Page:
For those old enough to remember and impartial enough to admit, way before 2Pac waged all-out assault on just about every East Coast rapper, exacerbating hip hop's rank East vs. West beef, the trio known as Westside Connection had already drawn first blood.
While Shakur was still in jail on sexual assault charges (with a CD out featuring mainly East Coast production), the L.A.-based trio consisting of Ice Cube, Mack 10 and W.C. were making songs like "Bow Down," telling East Coast rappers to do exactly that.
Cube, a highly respected rap general from his days rapping -- and later warring -- with the legendary N.W.A, made asinine assertions throughout various magazines that hip hop started in L.A., not the Bronx. Meanwhile, the rest of the group were ultra-defensive about comments New York rappers were making about how G-Funk West Coast gangsta rap was destroying the art.
That argument culminated in Chicago-based (but East Coast-influenced) rapper Common declaring war on Cube through his song "The Bitch in Yoo" -- a song that would make the current Nas vs. Jay-Z and 50 Cent vs. Ja Rule beefs look like kiddie-card games of "I declare war." Common basically assassinated Cube's rap career with that song, and it's telling that Terrorist Threats is Westside Connection's first release since its 1996 debut.
But where Cube's rap life tanked, his movie career has banked. Movies he's starred in, such as Boyz 'N the Hood, Friday and Barbershop, are classics with just about every social strand of black folks, and even with a few pockets of white folks. Cube has already demonstrated crossover appeal by appearing in movies like Ghosts of Mars and Three Kings, which he starred in with George Clooney ... which is why it's hard to accept his gangsta-posturing on Terrorist Threats. He does movies with George Clooney, for 'Pac's sake!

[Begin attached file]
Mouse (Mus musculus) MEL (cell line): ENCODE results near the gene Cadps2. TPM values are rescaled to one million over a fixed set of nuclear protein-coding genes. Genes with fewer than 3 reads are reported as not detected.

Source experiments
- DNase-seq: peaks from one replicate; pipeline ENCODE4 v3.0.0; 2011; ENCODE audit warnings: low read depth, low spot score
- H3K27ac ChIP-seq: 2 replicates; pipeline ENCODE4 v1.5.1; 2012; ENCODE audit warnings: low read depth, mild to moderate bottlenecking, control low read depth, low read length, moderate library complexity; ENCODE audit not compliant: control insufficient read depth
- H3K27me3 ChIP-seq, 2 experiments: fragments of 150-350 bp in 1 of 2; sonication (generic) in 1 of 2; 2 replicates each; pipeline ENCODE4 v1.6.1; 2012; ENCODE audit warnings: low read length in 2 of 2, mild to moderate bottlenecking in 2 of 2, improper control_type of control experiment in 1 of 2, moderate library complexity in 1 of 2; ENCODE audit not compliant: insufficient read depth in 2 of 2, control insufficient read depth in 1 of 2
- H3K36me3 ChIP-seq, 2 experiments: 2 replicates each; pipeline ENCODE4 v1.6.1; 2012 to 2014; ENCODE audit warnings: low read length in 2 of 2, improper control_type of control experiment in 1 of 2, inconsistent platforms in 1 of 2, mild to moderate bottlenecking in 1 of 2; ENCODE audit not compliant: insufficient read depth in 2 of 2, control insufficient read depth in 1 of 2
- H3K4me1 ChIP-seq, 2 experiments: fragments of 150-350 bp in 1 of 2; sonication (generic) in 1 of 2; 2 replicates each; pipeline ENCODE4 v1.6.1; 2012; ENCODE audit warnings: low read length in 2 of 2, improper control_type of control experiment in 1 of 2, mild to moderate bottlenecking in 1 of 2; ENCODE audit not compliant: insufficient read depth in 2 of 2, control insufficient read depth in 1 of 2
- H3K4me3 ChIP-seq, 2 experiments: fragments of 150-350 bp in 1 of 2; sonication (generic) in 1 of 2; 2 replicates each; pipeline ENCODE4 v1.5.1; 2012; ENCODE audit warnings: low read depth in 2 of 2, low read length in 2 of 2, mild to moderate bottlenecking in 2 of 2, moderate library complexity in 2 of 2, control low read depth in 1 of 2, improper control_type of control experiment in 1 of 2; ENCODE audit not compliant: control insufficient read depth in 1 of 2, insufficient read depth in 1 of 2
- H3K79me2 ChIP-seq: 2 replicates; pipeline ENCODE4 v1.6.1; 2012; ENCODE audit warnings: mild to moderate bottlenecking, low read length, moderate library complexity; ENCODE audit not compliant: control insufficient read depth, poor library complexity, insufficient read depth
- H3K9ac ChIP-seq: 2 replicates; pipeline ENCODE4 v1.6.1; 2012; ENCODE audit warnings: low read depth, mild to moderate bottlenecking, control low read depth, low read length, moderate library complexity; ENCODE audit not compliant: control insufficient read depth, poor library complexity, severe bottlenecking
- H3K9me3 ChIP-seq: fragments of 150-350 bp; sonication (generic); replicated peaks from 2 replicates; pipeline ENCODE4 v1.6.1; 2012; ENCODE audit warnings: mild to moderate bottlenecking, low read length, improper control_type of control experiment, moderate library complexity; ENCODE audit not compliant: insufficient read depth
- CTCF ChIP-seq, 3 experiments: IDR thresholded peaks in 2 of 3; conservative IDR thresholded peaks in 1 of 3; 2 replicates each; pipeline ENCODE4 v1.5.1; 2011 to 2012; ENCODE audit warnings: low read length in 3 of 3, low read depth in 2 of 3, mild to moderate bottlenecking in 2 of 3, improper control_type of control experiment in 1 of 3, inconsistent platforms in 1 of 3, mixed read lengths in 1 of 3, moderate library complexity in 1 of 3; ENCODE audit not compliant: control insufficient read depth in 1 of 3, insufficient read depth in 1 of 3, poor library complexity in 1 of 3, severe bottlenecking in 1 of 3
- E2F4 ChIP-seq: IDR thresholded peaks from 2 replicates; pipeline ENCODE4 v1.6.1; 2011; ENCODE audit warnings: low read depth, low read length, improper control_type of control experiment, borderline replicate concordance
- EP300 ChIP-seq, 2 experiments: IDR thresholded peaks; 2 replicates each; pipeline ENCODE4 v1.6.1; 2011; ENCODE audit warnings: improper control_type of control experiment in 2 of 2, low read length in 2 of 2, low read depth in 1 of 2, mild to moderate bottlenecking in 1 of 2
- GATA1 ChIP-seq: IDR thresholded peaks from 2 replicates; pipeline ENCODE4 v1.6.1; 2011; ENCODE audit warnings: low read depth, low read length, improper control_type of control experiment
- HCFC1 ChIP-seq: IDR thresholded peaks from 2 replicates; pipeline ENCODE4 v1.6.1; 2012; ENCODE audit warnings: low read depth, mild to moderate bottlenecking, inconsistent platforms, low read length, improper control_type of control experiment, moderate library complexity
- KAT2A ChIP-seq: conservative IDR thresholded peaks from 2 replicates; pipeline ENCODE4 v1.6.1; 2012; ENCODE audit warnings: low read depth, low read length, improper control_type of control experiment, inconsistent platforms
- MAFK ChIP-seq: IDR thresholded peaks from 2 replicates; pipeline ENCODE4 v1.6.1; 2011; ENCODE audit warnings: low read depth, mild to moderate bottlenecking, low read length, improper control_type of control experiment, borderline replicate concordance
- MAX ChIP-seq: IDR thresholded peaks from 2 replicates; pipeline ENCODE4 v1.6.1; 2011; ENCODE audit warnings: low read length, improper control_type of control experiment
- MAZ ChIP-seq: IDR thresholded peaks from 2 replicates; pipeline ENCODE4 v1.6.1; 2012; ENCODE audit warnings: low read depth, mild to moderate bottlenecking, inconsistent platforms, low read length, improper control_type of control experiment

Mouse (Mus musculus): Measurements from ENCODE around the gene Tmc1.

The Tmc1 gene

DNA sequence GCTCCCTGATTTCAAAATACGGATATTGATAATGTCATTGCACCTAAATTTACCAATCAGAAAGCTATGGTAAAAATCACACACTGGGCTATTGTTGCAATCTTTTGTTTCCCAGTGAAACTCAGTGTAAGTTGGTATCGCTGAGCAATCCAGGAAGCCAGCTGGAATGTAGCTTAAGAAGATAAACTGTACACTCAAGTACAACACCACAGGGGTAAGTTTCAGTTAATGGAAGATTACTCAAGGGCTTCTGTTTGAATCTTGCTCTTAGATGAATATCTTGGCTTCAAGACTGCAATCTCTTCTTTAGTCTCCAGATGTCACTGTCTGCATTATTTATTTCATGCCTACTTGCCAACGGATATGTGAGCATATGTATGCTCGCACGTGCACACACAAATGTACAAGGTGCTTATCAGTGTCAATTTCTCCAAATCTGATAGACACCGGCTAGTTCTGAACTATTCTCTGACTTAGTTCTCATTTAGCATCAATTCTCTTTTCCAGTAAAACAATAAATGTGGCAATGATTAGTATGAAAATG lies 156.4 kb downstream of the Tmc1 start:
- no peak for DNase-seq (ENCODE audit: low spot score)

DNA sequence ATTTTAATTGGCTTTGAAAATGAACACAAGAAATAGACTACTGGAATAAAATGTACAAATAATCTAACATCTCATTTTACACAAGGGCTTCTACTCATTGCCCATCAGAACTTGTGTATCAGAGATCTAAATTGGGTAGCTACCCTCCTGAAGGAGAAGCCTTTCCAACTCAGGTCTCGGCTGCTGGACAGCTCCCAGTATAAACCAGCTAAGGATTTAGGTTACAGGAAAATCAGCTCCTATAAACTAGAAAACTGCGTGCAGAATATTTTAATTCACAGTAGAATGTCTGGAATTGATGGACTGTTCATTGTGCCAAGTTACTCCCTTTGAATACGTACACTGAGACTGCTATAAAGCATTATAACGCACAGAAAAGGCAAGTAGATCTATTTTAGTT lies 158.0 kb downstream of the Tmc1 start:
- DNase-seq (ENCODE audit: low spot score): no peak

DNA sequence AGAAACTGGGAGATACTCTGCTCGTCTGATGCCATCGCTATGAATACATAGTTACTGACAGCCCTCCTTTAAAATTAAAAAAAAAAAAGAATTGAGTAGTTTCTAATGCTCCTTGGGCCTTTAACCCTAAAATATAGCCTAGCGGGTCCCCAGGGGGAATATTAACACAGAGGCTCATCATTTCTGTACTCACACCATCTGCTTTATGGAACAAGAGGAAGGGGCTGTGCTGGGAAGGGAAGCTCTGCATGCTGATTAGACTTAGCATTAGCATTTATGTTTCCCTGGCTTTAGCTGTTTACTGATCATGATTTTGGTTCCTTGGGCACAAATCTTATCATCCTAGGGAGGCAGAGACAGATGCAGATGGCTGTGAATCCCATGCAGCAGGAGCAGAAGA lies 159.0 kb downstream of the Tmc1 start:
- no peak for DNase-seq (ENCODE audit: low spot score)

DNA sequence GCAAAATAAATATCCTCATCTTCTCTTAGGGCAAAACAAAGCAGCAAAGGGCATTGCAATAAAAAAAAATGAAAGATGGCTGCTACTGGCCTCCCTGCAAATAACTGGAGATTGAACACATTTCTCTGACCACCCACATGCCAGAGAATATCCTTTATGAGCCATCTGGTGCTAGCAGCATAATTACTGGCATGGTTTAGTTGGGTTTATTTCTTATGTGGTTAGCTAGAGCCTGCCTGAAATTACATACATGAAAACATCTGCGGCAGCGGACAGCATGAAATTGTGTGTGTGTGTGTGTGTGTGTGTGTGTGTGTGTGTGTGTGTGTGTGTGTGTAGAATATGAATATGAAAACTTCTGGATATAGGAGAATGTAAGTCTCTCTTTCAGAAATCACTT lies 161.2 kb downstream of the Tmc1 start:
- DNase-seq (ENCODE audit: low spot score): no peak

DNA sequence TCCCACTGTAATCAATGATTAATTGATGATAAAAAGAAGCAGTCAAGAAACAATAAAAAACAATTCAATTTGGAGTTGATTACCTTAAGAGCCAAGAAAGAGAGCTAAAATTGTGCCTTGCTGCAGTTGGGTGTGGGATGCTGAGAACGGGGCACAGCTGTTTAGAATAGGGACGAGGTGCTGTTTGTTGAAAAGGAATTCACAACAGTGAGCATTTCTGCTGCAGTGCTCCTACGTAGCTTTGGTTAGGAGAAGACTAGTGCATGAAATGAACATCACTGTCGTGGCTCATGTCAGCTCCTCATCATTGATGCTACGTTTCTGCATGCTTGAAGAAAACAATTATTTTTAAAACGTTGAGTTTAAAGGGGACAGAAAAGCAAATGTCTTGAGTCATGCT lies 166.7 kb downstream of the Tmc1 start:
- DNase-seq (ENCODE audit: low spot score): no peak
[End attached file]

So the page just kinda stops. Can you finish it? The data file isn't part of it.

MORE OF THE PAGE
Cube's new foes are no longer East Coast rap conservatives. Now he's going after gray-haired actors and civil-rights reverends. On the song "Lights Out" Cube raps, "So you can tell Samuel L. / I'ma keep actin' / you can even tell that mothafuckin' Jesse Jackson / pay your child support / keep your payments up / put a rubber on / and don't fuck wit' us." It's a clapback for the lashing Jackson gave for comments made in Barbershop about Rosa Parks and Martin Luther King that he took offensively.
Surprisingly, though, Terrorist Threats is a solid effort. The first cut, "Call 9-1-1," exhibits lyrical performances that show that these geriatric gangstas haven't lost a step -- Cube delivers one of his strongest verses since his early-'90s Death Certificate CD. The highlight of the CD, easily, is the song "So Many Rappers in Love," a hilarious rip on the current rap trend of doing love songs while still attempting to remain thuggish. It's a song that rappers like Ja Rule, Loon and Fabolous are definitely gonna wanna take issue with, since that's the bulk of their material.
Terrorist threats it's anything but. Still, it will assure rap fans they are capable of exhibiting gangsta formations, if they must, without offending a whole coast.